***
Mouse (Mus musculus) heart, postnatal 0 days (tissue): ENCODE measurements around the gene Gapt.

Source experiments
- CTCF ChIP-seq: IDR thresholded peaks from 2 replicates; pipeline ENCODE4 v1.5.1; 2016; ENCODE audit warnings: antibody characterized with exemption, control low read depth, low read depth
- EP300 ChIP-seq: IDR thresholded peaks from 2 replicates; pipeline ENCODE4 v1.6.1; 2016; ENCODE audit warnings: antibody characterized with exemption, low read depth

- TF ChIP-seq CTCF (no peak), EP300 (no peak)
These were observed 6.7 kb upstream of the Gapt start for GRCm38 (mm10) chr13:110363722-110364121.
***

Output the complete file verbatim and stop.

Mouse (Mus musculus) heart, postnatal 0 days (tissue): ENCODE measurements around the gene Gapt.

Source experiments
- CTCF ChIP-seq: IDR thresholded peaks from 2 replicates; pipeline ENCODE4 v1.5.1; 2016; ENCODE audit warnings: antibody characterized with exemption, control low read depth, low read depth
- EP300 ChIP-seq: IDR thresholded peaks from 2 replicates; pipeline ENCODE4 v1.6.1; 2016; ENCODE audit warnings: antibody characterized with exemption, low read depth

- TF ChIP-seq CTCF (no peak), EP300 (no peak)
These were observed 6.7 kb upstream of the Gapt start for GRCm38 (mm10) chr13:110363722-110364121.